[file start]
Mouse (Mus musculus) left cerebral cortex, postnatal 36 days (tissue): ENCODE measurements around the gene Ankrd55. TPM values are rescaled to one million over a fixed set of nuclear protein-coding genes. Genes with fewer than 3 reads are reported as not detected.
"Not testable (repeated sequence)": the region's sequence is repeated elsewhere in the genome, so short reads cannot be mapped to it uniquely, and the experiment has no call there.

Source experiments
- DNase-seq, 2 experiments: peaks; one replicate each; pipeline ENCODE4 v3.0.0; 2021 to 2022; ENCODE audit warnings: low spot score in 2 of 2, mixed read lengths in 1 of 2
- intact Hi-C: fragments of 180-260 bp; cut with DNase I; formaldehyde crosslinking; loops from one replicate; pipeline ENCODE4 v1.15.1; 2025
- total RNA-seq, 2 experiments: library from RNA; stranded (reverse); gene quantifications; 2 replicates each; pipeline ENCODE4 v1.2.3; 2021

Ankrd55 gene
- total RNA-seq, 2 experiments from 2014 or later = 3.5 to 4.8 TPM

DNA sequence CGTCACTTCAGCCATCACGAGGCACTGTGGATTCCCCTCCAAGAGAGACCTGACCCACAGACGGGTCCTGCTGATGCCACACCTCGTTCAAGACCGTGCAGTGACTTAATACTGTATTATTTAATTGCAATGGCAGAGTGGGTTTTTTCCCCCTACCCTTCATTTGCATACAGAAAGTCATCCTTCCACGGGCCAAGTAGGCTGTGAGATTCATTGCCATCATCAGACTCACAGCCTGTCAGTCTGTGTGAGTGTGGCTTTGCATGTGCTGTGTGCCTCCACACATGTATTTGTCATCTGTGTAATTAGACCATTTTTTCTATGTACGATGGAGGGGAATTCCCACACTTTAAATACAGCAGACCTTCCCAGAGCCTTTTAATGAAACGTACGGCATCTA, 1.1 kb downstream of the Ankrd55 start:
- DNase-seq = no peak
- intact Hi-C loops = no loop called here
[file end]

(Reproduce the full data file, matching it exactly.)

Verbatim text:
Mouse (Mus musculus) left cerebral cortex, postnatal 36 days (tissue): ENCODE measurements around the gene Ankrd55. TPM values are rescaled to one million over a fixed set of nuclear protein-coding genes. Genes with fewer than 3 reads are reported as not detected.
"Not testable (repeated sequence)": the region's sequence is repeated elsewhere in the genome, so short reads cannot be mapped to it uniquely, and the experiment has no call there.

Source experiments
- DNase-seq, 2 experiments: peaks; one replicate each; pipeline ENCODE4 v3.0.0; 2021 to 2022; ENCODE audit warnings: low spot score in 2 of 2, mixed read lengths in 1 of 2
- intact Hi-C: fragments of 180-260 bp; cut with DNase I; formaldehyde crosslinking; loops from one replicate; pipeline ENCODE4 v1.15.1; 2025
- total RNA-seq, 2 experiments: library from RNA; stranded (reverse); gene quantifications; 2 replicates each; pipeline ENCODE4 v1.2.3; 2021

Ankrd55 gene
- total RNA-seq, 2 experiments from 2014 or later = 3.5 to 4.8 TPM

DNA sequence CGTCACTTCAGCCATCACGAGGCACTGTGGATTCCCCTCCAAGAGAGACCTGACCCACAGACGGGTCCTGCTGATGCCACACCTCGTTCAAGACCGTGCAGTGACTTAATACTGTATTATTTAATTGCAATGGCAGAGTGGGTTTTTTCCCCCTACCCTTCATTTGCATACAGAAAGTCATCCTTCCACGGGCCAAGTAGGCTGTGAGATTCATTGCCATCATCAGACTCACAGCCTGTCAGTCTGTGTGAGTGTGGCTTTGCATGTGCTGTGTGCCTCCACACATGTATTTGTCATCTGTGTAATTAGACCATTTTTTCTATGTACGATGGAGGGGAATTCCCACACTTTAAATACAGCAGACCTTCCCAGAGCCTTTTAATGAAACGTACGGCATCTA, 1.1 kb downstream of the Ankrd55 start:
- DNase-seq = no peak
- intact Hi-C loops = no loop called here